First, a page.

Within a few years the property was purchased by Mary and Samuel Northern, James Hodge’s daughter and son-in-law. The Northerns, whose descendants would live on this land for nearly one hundred years, dedicated an acre northeast of the house for use as a family cemetery. When James Hodge died in 1817, he was the first of the family to be buried in this graveyard, near what is now the Harpeth Hills Golf Course.
Pioneer Francis Hodge died in 1828. His will, written in his own hand, shows the excellent penmanship characteristic of an educated man. The will identifies his sons as John, James, Robert, and George; and his daughters as Elizabeth (Betsy) Armstrong, Sarah Slaughter, and Priscilla Carruthers. No surviving record indicates where Francis is buried. His son George died in 1833, willing the land, the house, and fourteen slaves to his wife Elizabeth. George’s 1829 will also stipulated that after Elizabeth’s death several nieces and nephews should inherit the property. One of the nephews named was Francis Hodge Asbury Slaughter, who, with Sterling Clack Robertson, was part of the first Texas colony.
Members of the Hodge family married into other local families whose names are still well known in the area: Betts, Becton, Harding, Northern, Osborne, Page, Reams, Sawyer, Slaughter, and Wilkes. The old house saw the Civil War come and go, with both Union and Confederate soldiers marching past on the historic Indian trail in front of the property. Hodge descendants occupied the home until its sale in 1895. In 1927 the property became part of the Warner Parks and is now listed on and protected by the National Register of Historic Places. According to the Warner Parks website, it is the “only early rural farmhouse of its type under public ownership in the county.”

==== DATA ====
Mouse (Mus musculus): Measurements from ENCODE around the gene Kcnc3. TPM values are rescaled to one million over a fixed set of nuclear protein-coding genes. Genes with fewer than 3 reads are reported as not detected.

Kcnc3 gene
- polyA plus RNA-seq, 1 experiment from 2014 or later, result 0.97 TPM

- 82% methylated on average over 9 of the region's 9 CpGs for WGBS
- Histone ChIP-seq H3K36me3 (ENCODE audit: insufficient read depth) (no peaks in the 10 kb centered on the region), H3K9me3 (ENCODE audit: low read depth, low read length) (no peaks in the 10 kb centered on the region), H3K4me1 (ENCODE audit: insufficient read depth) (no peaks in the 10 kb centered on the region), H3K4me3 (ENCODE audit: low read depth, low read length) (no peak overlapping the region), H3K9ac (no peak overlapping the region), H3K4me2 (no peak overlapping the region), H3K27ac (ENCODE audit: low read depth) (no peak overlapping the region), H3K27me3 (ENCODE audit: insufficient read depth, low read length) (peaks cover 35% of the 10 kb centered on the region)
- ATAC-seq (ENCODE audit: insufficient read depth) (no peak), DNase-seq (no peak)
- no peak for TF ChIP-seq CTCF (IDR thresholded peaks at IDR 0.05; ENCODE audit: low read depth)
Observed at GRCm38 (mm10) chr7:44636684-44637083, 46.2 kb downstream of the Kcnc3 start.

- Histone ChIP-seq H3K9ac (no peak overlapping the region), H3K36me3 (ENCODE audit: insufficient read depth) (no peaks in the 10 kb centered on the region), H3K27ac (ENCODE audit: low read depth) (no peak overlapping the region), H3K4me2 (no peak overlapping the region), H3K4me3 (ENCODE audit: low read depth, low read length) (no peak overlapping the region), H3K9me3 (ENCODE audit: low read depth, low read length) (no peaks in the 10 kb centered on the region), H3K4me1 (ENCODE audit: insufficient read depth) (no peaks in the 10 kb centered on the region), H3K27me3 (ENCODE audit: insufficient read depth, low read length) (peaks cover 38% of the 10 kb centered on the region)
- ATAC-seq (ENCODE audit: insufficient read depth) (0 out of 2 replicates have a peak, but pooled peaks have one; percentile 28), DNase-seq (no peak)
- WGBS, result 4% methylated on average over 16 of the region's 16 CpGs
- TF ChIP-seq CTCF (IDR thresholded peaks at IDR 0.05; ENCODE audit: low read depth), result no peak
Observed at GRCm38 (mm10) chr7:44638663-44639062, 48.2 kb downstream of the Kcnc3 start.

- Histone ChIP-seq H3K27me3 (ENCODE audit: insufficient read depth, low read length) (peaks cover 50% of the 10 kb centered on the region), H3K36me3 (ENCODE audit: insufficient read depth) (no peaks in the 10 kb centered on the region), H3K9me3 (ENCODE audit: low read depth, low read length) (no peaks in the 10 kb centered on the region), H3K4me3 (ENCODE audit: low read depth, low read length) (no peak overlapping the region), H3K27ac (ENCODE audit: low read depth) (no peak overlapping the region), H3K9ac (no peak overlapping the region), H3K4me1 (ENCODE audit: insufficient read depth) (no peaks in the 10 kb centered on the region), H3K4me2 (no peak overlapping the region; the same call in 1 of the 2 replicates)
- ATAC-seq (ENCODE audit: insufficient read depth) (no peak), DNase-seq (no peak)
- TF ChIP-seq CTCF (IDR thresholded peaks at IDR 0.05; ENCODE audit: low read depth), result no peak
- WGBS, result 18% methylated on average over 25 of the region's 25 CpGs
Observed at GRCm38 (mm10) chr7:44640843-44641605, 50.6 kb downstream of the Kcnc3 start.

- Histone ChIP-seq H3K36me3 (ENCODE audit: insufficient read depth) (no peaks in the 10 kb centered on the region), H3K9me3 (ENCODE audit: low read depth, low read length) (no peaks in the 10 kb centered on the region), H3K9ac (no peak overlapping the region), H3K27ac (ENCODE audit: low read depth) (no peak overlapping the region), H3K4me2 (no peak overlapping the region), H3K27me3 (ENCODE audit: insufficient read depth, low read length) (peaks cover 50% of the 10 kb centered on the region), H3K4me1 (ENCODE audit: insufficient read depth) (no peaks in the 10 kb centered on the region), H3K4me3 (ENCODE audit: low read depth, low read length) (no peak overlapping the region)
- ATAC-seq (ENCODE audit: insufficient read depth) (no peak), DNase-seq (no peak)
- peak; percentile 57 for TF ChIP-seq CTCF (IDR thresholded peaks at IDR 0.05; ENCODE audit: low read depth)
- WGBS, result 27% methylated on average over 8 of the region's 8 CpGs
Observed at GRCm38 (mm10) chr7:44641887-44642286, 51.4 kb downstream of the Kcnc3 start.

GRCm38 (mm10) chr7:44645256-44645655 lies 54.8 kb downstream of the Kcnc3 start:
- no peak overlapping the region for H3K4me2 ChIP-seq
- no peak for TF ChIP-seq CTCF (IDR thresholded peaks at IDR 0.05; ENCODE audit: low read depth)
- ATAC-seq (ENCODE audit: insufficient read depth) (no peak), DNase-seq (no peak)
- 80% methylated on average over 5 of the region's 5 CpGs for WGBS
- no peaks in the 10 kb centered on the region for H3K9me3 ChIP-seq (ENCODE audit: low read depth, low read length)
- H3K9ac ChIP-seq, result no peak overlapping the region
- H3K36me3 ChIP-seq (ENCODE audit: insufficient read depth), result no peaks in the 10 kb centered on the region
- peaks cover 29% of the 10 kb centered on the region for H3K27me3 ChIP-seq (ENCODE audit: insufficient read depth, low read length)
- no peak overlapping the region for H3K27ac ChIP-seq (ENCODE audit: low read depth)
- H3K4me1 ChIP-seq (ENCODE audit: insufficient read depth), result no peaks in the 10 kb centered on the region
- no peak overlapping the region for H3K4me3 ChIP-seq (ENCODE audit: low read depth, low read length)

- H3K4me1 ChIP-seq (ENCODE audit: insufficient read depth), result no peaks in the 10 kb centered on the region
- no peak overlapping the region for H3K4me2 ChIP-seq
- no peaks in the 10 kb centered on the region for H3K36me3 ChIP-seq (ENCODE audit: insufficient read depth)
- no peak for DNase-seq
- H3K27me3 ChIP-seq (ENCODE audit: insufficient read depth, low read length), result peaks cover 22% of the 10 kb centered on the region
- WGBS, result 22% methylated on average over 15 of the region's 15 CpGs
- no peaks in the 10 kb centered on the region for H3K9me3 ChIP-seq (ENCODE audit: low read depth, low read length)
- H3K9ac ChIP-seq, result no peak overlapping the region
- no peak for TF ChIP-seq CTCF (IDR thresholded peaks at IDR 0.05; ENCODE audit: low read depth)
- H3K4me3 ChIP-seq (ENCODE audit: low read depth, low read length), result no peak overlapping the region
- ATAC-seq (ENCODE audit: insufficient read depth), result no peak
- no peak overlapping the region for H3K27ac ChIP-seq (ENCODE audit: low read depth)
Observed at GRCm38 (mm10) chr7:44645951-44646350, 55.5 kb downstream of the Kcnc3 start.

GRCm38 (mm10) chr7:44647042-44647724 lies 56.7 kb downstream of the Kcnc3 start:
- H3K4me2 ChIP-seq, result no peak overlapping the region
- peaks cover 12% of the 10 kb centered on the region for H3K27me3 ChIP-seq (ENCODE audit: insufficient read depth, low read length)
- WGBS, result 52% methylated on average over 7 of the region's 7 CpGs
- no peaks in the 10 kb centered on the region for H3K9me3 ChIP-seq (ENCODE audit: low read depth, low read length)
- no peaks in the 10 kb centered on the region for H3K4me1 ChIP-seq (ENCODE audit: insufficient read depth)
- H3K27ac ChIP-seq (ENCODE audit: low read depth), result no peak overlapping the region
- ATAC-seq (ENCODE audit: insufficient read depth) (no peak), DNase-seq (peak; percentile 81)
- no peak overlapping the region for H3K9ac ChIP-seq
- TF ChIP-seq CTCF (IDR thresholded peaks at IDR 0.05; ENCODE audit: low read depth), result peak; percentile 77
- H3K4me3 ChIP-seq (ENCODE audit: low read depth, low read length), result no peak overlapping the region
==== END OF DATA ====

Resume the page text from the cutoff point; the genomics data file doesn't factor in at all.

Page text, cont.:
The house served for many years as a residence for Parks Department employees and their families. In the early 1990s it was boarded up because of its deteriorated condition and was left vacant until a group of Hodge descendants began lobbying for protection and restoration of the property. Renewed interest in the site led to a survey of the old Hodge-Northern cemetery, during which sixteen unmarked graves, including several burial sites of children, were discovered. Moreover, as part of this year’s  celebration of the 75th anniversary of the Warner Parks, the Hodge House has been designated for renovation, in order to make it a more valuable, hands-on local history resource. The Friends of the Warner Parks (FWP) has been working side-by-side with the Nashville Metropolitan Board of Parks and Recreation to acquire funding for the project. Their first objective is to restore the original white ash log cabin. FWP Director Eleanor Willis, who has spearheaded the project, describes the logs now visible in the attic area as “beautifully preserved.” Work on the foundation and the limestone chimneys is already underway. Visitors will soon be able to view the historic Hodge House as it appeared two centuries ago to the early settlers of Middle Tennessee. (2002)